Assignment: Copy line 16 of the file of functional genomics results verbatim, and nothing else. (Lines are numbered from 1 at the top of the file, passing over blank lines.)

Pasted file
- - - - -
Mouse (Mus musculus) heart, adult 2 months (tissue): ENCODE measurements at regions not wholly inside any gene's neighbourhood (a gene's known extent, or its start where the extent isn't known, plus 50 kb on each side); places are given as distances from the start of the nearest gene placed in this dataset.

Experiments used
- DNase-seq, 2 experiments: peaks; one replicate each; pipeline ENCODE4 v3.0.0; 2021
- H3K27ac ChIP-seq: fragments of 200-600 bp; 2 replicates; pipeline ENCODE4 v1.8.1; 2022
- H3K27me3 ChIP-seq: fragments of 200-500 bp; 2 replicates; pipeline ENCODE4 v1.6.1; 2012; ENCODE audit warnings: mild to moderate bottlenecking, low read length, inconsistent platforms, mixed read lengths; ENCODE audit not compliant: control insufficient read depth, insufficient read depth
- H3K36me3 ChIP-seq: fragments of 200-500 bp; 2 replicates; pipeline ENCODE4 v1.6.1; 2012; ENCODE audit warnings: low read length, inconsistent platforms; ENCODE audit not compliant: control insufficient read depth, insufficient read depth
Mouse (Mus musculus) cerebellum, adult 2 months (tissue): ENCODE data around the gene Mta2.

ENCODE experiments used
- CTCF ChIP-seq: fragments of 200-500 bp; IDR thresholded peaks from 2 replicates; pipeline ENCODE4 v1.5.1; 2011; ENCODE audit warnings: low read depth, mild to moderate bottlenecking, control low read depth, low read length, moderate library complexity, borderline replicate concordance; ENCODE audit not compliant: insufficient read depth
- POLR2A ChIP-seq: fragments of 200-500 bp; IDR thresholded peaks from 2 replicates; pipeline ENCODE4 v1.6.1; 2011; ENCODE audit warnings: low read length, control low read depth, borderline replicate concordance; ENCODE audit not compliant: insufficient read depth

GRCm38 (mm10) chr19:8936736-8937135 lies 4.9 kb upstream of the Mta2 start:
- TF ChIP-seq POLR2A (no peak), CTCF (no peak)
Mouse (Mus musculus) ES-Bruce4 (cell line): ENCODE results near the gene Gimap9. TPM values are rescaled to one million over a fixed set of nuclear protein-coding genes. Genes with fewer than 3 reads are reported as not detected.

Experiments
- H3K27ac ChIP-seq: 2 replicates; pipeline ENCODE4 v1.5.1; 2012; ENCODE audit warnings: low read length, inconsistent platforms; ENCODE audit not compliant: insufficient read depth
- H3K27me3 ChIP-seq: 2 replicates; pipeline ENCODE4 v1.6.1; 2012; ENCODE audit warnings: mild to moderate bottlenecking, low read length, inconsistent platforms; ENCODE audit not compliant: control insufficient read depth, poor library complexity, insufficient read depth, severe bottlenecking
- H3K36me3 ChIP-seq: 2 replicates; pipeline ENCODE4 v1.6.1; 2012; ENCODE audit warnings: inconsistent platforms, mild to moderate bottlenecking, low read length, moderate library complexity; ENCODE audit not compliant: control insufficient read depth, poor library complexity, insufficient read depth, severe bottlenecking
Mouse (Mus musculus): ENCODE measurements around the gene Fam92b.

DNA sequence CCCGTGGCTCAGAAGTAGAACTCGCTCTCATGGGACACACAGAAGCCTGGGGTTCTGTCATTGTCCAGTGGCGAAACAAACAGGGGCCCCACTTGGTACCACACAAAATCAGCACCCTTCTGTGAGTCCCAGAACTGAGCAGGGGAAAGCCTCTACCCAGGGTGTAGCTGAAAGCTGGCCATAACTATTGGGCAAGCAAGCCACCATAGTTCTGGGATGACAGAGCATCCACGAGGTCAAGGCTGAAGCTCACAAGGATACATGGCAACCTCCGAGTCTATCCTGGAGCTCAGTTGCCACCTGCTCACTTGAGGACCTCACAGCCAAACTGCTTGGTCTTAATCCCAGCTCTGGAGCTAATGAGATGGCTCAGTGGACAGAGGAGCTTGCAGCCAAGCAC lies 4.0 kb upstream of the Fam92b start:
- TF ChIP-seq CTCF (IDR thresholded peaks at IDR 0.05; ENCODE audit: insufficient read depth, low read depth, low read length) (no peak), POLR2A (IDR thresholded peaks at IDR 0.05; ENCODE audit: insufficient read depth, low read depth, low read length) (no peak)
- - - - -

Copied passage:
- H3K27me3 ChIP-seq: 2 replicates; pipeline ENCODE4 v1.6.1; 2012; ENCODE audit warnings: mild to moderate bottlenecking, low read length, inconsistent platforms; ENCODE audit not compliant: control insufficient read depth, poor library complexity, insufficient read depth, severe bottlenecking